Why I Love Rails

DHH is taking quite a bit of heat lately with is strong opinions regarding TDD.1 So far I've mostly seen quips that DHH doesn't know how to program, or people discounting his ideas because he always has strong opinions. Many fail to reproduce what he was trying to say (he is not saying do not test, for example.) I expect if we were at the receiving end of almost 44000 commits, we too might have strong opinions about bad code, test driven or not.

I am, frankly, very thankful for Rails. There were many things that Rails gave us a taste for.

It is easy to find opinions that Rails has outlived its usefulness. I do not think so. It is still a very valid solution for a large range of problems. I am, frankly, very thankful for Rails. There were many things that Rails gave us a taste for. Here are the things that now I would not live without, regardless of the framework:

  1. Opinionated software: Does anyone remember how much code was needed to get an MVC app going in Tomcat? You had to specify everything. It was an enormous amount of work, and it had to be done every time. Rails was a breath of fresh air. Convention over configuration meant it was so easy to work with, and you could override as needed. Many frameworks since reproduce this feature (I'm thinking of Ember at the moment.)
    This particular feature would not have come if we didn't have a strongly opinionated author, like DHH. In other languages, options were not being limited; instead, they were growing at a staggering pace. It was only getting harder to start a new project.

  2. Generators: The flexibility and ease of using generators was amazing. Create models, controllers, migrations, scaffolding, all with a single command. Many have moved on from scaffolding, but I still find it useful, though I seldom keep the results for long.

  3. MVC: We had MVC before Rails, but never had it been so easy to implement. Rails raised the bar, and for me made MVC fun to write.

  4. Standard MVC file structure: The convention for organizing files made sense. There were no questions as to where a file should go. When a new page was created, it could be placed where it was needed.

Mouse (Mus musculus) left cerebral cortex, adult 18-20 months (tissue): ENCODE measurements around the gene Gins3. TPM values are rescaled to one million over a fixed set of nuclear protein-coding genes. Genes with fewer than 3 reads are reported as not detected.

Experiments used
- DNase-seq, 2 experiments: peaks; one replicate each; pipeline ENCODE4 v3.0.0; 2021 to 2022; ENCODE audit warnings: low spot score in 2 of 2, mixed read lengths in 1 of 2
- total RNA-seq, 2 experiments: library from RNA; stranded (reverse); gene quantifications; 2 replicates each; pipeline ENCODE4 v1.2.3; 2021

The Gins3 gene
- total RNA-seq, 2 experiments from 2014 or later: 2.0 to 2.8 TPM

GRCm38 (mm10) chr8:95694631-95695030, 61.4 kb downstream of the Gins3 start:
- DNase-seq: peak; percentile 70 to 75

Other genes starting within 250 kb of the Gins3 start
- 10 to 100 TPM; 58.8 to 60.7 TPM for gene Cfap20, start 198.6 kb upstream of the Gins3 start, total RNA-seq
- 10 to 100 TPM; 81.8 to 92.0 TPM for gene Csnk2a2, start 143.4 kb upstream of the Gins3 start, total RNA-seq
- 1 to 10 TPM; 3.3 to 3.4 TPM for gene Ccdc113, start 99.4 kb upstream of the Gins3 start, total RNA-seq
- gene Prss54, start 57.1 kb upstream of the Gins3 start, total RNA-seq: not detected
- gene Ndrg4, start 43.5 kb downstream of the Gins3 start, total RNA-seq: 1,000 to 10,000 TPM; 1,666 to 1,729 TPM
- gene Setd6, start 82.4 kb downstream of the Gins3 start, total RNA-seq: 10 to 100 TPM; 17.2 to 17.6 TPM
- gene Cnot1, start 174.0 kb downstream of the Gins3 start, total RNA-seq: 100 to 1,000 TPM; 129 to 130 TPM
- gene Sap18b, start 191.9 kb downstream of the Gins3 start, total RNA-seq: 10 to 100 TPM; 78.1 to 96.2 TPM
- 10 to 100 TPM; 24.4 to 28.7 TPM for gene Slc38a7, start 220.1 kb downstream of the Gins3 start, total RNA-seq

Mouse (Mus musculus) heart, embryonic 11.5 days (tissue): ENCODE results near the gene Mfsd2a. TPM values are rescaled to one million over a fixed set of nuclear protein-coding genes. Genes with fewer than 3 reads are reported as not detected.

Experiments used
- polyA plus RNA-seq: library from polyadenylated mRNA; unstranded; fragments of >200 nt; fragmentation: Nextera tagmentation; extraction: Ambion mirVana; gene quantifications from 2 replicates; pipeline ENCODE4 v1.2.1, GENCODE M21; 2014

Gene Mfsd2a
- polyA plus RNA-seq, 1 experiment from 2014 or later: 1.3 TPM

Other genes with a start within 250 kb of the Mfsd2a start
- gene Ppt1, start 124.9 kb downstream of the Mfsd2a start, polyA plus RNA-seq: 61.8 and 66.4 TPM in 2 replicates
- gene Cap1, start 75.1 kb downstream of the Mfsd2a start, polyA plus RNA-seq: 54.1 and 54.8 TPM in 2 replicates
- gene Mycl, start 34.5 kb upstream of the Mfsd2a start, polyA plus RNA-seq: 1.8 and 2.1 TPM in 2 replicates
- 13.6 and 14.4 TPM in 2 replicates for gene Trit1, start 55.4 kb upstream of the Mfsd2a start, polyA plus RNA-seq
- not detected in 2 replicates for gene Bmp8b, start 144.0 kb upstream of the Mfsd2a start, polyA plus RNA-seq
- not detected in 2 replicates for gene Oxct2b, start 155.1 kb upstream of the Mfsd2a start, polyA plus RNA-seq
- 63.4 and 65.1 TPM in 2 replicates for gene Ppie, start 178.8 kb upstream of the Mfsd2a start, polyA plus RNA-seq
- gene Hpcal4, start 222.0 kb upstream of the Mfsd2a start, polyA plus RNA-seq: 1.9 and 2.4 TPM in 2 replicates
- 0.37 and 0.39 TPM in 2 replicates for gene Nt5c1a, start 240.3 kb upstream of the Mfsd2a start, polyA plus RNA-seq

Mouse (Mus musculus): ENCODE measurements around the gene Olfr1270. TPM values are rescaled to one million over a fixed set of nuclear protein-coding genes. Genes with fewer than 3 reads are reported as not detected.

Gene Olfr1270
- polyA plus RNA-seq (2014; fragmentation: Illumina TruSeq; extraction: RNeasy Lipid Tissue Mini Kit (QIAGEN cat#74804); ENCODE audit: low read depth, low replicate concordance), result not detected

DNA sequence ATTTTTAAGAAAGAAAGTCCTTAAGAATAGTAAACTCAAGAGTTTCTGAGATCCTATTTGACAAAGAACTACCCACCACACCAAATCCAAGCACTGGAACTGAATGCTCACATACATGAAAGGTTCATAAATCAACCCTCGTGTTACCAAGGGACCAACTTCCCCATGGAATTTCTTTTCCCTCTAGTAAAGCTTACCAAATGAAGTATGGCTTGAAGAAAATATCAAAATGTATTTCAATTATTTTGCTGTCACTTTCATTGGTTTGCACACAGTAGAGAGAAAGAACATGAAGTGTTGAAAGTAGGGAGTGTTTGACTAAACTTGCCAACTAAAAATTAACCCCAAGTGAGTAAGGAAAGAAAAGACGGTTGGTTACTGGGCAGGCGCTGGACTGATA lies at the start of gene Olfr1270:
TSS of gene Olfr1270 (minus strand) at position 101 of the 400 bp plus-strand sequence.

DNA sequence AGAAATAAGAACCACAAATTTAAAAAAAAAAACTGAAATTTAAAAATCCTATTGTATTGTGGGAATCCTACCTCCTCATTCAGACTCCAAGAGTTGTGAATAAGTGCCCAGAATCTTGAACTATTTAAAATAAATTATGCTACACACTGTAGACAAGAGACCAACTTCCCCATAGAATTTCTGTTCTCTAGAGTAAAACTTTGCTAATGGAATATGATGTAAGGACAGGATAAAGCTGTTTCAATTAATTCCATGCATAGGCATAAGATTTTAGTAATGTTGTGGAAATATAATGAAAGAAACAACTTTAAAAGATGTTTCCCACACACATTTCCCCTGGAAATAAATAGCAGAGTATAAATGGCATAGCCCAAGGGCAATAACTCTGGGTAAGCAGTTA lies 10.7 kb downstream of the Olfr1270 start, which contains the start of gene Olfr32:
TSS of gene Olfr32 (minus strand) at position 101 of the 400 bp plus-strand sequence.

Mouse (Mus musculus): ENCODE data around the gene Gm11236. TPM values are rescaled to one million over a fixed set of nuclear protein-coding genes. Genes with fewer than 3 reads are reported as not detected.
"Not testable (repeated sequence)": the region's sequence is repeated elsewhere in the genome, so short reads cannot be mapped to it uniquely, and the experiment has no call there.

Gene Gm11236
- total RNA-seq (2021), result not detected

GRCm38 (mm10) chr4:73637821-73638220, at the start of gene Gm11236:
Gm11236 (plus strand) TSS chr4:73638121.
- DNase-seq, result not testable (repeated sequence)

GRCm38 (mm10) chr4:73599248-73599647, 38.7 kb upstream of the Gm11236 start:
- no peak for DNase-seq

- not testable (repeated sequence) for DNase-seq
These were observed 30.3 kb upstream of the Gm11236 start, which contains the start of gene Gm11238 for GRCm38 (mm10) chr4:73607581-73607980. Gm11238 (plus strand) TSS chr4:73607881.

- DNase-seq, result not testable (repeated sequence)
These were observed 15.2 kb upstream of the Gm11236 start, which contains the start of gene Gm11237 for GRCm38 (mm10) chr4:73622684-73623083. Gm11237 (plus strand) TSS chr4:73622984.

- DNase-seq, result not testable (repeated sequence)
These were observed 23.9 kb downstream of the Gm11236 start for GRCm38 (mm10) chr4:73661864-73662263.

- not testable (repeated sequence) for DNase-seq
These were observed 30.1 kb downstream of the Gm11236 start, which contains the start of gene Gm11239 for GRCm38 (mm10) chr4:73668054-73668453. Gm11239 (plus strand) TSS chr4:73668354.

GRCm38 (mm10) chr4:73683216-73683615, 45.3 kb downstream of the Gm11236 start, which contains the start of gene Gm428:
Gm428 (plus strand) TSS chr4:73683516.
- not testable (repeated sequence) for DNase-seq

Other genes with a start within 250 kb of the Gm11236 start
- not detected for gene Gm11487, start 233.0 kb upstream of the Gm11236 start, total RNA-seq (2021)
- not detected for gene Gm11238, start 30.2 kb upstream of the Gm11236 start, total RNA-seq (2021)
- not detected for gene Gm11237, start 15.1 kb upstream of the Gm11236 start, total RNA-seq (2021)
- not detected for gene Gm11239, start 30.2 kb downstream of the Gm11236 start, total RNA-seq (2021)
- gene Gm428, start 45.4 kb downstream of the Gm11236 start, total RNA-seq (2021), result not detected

5. REST and API: Rails steeped me in REST terminology. I know it is foundational to the web protocol, but my real experience of it began with Rails.

  6. Database migrations: The ease of creating migrations and recreating them in other places was staggering to me. I had done something like it, but Rails made it very easy to move forward and backward.

  7. Environments: I had created my own half baked environment distinctions with Java. With Rails they were complete. I did not have to think of or configure each environment.

  8. Testing: Rails was the environment in which I discovered TDD. It certainly existed before, but with Rails testing came right out of the box. Ruby made it simple to write.

  9. Object Relational Mapping: Rails was my first experience with ORM. ActiveRecord made database access a breeze. No more specifying every column (which made db changes a chore.) It simply worked. And the easy use of validations and filters let me do things I'd never thought of. It changed the way I think of database access.
    Yes I still write SQL, but even now I seldom parse results. There was little else you could do back then.

  10. Plugins or Engines: It is definitely taken for granted how easy it is to grab a gem and insert it into your app. I had no such experience before Rails. Now, working with node and npm, or grunt, or yeoman, or lineman, it is expected that a repository of modules is readily available.

  11. Deployment: Capistrano wasn't easy to set up at first, but it sure made deployment a breeze. Now there are wonderful deployment tools of all kinds, but capistrano raised my expectations.

  12. Console: The console was love at first sight. Why hadn't I thought of this before? It made it easy to view your app from the inside. Debugging tools have come a long way since, but I still return to the console.

  13. Asset Pipeline: Now, whether I am creating a static web page, or a Rails app, I expect there to be some sort of processing pipelin via grunt, or CodeKit, or Rails. I learned this expectation from Rails.

  14. Sandard Web App: With Backbone, Angular, and Ember, or with the mobile web, it is hard to get excited about normal stateless web pages. They certainly have their limitations, but they are not wrong. It is important to remember that plain linked pages are a very acceptable solution if it meets the requirements. Given the right framework, they are very easy to implement and maintain. Rails does them very well, and with caching and turbolinks they perform very well (e.g. Basecamp does very well.)

These are a few of the reasons I am grateful for Rails. I'm sure eventually I will think of more.

As should happen, all of these concepts have matured. Many people have moved on from Rails, either using Rails as a backend for their Javascript apps, or dropping it altogether. This is quite appropriate. We should always use the appropriate solution for the task at hand.

For the reasons above, Rails will always be a strong contender to play some role when I begin new projects. If I use another framework, it will certainly contain at least some of these benefits.

1. View the keynote that started it all, and follow the friendly TDD debate between DHH, Martin Fowler, and Kent Beck.

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